A Voice of America journalist has filed reports from Hobyo in the Galmudug region of central Somalia which indicate that ransom money [paid to pirates] is not being diverted directly to Islamic terrorist or rebel groups, despite some media reports to that effect and that the main Islamic militia, Shabab, is clamping down on pirates. Hobyo, which has been a pirate stronghold is now under Shabab’s control. Also, contrary to some reports, Alisha Ryu found that local people did not support the pirates at Hobyo and that virtually none of the ransom money was being used to their improve living conditions or benefit the local community. The growing strength of Islamic groups in the coastal area may, she says, be tied to local anger over piracy and deepening poverty.

Pirates shoot on the deck of the Chinese ship "Zhenhua ... 
Pirates shoot on the deck of the Chinese ship “Zhenhua 4” in the Gulf of Aden December 17, 2008 in this photo released by China’s official Xinhua News Agency.

Ms Ryu also reports that the Shabab Islamic militia which is doing much of the fighting against the central government and is is control of large areas of southern and central Somalia is strongly opposed to piracy. It fought a pitched battle with the pirates who have been operating out of Hobyo on 22 December and took control of the town.

The VOA reporter quotes a pirate as saying that all pirates in central Somalia are under severe pressure from Islamists to disband. He says that, in recent months, pirates trying to go ashore in any area controlled by the Islamists have been threatened and chased away. She says that Somali sources tell VOA that the Islamists’ tough stance against piracy has prompted many poor people in coastal communities to quietly begin supporting the return of Islamist rule.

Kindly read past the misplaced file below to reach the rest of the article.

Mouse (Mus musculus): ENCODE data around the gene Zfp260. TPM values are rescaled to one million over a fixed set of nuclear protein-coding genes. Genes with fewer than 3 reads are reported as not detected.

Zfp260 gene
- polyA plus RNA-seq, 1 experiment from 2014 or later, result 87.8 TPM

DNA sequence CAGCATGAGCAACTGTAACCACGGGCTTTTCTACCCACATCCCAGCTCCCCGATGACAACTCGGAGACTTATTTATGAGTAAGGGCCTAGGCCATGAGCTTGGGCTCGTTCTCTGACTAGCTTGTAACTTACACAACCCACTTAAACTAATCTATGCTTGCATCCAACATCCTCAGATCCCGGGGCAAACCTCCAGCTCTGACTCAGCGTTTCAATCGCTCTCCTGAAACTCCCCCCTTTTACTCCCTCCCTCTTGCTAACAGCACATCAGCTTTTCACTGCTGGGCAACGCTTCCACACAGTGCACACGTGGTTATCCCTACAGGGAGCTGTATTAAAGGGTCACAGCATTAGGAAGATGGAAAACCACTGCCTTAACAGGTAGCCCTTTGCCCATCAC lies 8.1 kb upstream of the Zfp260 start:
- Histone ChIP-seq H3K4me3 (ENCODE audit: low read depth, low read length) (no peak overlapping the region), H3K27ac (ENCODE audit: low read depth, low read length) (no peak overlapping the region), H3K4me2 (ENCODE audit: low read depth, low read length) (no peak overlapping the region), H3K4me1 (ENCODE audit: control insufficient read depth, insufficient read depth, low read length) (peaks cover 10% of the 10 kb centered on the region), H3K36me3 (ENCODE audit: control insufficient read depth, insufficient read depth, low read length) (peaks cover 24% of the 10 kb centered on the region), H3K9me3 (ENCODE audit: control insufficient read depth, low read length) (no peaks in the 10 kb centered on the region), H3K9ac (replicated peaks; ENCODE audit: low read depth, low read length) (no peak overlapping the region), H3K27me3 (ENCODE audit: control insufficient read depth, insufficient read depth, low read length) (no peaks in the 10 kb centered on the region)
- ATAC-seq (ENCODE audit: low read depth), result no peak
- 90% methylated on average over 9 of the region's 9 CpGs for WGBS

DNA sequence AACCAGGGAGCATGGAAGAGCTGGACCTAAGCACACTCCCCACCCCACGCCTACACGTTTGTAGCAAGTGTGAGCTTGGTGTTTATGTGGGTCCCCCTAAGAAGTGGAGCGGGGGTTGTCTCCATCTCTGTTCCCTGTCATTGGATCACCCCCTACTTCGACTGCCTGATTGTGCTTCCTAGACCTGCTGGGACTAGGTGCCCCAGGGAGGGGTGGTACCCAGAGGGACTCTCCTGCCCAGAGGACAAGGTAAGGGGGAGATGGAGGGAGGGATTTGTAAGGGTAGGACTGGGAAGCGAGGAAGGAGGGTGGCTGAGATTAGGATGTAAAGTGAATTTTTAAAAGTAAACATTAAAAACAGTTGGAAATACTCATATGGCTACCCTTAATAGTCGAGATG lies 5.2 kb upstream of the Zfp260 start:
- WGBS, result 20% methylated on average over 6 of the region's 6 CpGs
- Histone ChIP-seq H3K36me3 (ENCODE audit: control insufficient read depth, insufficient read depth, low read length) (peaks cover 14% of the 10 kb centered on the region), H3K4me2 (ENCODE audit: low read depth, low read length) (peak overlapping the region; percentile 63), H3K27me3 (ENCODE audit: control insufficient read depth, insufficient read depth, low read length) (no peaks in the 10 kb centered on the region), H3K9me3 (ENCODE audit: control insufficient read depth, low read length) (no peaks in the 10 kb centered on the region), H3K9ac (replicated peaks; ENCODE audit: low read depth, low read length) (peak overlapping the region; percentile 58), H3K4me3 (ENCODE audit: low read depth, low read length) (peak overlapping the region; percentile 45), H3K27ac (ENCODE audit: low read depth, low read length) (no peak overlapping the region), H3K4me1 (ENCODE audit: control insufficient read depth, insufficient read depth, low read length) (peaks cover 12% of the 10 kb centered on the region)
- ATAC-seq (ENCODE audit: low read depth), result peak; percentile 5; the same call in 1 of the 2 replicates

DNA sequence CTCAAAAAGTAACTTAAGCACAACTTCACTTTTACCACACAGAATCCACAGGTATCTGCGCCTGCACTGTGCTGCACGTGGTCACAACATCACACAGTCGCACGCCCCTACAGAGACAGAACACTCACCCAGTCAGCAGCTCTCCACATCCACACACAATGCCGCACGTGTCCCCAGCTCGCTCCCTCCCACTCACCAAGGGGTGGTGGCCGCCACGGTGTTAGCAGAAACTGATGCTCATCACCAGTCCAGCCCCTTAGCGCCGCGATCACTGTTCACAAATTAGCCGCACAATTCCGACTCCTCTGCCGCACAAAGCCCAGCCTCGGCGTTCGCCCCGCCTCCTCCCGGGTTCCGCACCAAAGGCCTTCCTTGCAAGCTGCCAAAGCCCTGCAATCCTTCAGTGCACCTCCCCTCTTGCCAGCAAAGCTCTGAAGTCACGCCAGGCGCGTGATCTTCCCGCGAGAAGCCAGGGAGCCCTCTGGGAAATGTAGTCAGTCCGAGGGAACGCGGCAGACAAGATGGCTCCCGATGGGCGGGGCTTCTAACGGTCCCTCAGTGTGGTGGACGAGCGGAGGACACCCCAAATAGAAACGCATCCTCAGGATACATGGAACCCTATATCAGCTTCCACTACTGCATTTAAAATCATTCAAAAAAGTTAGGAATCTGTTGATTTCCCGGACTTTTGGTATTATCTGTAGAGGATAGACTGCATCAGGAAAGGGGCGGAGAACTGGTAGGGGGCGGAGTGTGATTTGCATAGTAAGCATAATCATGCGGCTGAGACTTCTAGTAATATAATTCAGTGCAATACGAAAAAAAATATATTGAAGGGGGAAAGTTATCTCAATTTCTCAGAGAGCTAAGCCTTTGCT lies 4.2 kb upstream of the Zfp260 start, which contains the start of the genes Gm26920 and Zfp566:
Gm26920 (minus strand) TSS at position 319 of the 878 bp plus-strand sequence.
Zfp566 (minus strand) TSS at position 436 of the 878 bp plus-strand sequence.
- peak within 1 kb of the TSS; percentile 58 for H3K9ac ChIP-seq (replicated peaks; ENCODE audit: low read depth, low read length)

Ms Ryu notes in one of her reports: “While the loss of Hobyo to the Shabab has dealt a clear blow to piracy, it raises another troubling question, especially for the United States and its western allies. They must now decide which, pirates or militant Islamists, pose a greater threat to global security and economy.”


Somalia’s transitional president has resigned amid a power struggle with the African nation’s prime minister and parliament, sources told CNN on Monday.

From CNN

Abdullahi Yusuf Ahmed tried to fire his PM this month but later lost a confidence vote.

Abdullahi Yusuf Ahmed tried to fire his PM this month but later lost a confidence vote.

Abdullahi Yusuf Ahmed announced his resignation Monday before parliament in Baidoa.

Ahmed’s resignation is the latest turn in the political crisis in Somalia, which is already struggling with an Islamist revolt, a refugee crisis and rampant lawlessness that has fueled a wave of piracy off the Horn of Africa.

Somalia has been without an effective central government since 1991. The U.N.-backed transitional government has the support of Ethiopian troops that ousted an Islamist government at the end of 2006, but it controls little of the country outside the southwestern city of Baidoa.

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Food Security, Supply Needs Totally New Thinking

December 28, 2008

A sustainable global food system in the 21st Century needs to be built on a series of “new fundamentals”, according to a leading food expert.

Tim Lang warned that the current system, designed in the 1940s, was showing “structural failures”, such as “astronomic” environmental costs.

The new approach needed to address key fundamentals like biodiversity, energy, water and urbanisation, he added.

Professor Lang is a member of the UK government’s newly formed Food Council.


Vegetables (Getty Images)

Food crops, agriculture and biodiversity cannot be separated from one another

“Essentially, what we are dealing with at the moment is a food system that was laid down in the 1940s,” he told BBC News.

“It followed on from the dust bowl in the US, the collapse of food production in Europe and starvation in Asia.

“At the time, there was clear evidence showing that there was a mismatch between producers and the need of consumers.”

Professor Lang, from City University, London, added that during the post-war period, food scientists and policymakers also thought increasing production would reduce the cost of food, while improving people’s diets and public health.

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World Hunger Rising; Food Prices, Security at Issue

December 10, 2008

A U.N. report says hunger is on the rise globally and blames higher food prices.

Populations within conflict zones such as the Democratic Republic of Congo are particularly vulnerable.

Populations within conflict zones such as the Democratic Republic of Congo are particularly vulnerable.

The Food and Agriculture Organization has issued preliminary estimates classifying 963 million people as undernourished — an increase of 40 million people over the past year.